When caring for older adults with comorbidities, especially those at the extreme upper limits of life, it may be easy for providers to lessen the intensity of their curiosity and medical investigation. For some older individuals’ chronic conditions, the odds of a positive outcome may seem too distant or the patient’s discomfort—or, in many jurisdictions, the financial burden—may act as a barrier to the pursuit of answers.
I have often talked about how important stories are when it comes to medical care. We must, of course, use the best available medical knowledge to benefit our patients, but I believe it is also important to find the humanistic aspects of care and build on them, in order to foster human relationships.The importance of learning the patient’s personal story is key to achieving this goal.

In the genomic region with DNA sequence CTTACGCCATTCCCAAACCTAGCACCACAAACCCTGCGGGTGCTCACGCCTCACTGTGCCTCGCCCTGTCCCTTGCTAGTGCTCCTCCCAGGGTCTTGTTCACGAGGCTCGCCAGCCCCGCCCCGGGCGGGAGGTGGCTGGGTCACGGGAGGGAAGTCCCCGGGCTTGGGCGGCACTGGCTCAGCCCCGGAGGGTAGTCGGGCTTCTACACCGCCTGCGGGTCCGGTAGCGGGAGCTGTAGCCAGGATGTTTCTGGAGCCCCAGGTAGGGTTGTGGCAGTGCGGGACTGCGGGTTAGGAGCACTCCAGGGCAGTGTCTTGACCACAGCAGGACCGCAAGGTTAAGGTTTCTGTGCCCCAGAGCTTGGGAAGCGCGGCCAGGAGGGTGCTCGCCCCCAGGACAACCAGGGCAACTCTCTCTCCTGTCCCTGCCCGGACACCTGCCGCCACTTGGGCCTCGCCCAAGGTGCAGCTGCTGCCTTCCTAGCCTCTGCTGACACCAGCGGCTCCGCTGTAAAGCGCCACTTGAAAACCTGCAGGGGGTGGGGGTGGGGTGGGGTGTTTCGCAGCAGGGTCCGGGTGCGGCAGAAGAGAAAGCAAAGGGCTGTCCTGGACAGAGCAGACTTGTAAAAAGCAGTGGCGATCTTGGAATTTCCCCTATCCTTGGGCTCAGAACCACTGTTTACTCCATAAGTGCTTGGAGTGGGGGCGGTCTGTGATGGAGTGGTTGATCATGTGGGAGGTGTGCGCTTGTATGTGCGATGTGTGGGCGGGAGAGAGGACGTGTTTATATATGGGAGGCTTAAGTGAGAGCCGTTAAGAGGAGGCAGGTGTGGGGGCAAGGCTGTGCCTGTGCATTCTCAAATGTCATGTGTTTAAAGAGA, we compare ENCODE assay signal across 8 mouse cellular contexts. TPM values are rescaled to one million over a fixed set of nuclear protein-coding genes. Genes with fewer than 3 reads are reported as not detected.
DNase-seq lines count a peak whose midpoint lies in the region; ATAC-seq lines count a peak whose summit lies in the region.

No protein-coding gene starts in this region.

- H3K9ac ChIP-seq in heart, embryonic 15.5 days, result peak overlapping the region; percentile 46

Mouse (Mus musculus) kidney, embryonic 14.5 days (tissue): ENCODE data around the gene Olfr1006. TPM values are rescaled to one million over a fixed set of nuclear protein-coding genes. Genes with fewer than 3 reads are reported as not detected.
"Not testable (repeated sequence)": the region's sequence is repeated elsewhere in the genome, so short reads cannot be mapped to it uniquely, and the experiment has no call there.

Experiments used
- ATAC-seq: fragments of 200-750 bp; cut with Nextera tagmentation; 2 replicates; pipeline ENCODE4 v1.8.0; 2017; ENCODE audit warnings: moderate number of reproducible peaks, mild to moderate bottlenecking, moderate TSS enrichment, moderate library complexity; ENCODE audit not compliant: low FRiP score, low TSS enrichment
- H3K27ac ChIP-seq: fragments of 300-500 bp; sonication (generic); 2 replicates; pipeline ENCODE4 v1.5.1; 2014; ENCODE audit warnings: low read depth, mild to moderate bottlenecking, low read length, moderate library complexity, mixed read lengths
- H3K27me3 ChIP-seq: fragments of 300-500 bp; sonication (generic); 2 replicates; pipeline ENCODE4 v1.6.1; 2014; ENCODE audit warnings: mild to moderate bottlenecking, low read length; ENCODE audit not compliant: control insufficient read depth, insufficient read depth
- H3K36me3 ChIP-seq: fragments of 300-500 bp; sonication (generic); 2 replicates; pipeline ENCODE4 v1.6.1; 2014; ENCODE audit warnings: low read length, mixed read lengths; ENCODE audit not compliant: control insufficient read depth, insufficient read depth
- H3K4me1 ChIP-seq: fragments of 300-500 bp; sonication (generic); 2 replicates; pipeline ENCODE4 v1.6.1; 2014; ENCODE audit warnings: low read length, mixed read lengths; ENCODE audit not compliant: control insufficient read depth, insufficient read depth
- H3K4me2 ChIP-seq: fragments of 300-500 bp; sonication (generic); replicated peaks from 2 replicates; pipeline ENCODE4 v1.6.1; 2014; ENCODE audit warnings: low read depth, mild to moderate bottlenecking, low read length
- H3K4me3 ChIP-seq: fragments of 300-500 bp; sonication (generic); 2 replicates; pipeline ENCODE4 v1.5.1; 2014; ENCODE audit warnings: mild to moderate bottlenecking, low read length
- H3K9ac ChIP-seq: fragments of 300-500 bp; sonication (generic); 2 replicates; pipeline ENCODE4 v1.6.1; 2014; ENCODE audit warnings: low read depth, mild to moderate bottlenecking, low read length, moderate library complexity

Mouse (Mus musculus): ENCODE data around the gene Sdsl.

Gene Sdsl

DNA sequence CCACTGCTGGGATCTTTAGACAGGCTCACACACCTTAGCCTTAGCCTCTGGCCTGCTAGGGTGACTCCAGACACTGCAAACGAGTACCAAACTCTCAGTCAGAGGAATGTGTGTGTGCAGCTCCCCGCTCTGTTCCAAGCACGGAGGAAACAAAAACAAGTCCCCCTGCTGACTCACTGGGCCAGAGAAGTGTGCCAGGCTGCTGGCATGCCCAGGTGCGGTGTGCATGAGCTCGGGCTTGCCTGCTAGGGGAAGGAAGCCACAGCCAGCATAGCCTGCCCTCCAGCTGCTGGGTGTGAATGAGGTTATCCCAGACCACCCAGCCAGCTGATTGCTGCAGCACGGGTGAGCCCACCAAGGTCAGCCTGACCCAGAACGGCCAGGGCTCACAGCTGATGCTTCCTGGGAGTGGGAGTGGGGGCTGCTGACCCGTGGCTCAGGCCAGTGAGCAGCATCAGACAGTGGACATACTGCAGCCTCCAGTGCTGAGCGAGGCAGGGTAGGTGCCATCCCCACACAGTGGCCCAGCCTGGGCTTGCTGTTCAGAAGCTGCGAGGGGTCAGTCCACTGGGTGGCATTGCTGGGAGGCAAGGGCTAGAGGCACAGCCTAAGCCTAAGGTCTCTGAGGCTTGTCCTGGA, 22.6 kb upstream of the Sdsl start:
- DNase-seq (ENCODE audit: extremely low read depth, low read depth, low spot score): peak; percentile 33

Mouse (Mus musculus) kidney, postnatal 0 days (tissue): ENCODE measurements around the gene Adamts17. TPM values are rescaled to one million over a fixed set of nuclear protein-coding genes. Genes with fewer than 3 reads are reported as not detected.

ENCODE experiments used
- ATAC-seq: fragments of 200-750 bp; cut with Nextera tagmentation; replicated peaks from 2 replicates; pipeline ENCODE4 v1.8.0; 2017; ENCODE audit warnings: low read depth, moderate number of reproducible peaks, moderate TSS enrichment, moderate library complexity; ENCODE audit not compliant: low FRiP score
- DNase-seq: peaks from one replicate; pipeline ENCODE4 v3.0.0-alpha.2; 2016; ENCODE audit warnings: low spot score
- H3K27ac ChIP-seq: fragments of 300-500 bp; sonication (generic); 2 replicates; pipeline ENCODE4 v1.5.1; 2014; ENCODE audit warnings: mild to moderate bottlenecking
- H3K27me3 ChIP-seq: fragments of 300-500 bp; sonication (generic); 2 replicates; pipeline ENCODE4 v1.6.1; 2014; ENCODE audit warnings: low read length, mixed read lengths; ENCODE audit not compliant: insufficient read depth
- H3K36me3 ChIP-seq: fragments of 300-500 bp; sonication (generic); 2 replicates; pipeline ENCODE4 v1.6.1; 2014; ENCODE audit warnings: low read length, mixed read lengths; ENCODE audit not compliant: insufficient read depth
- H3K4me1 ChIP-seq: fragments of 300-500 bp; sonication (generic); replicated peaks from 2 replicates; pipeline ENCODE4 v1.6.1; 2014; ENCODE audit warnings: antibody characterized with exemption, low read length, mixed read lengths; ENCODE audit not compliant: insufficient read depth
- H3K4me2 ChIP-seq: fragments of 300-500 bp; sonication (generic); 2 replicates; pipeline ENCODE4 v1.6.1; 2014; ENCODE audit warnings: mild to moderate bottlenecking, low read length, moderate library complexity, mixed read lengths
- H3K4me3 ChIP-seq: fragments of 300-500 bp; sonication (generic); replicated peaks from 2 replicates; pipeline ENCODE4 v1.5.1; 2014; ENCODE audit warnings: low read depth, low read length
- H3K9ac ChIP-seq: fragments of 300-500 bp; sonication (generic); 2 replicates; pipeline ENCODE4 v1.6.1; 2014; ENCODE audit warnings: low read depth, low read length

One always hopes that as medical practitioners, we will be able to focus our attention on the medical issues faced by seniors and help families cope with the fears, disappointments and tragedies that are faced by loved ones in the midst of what are often life-altering illnesses.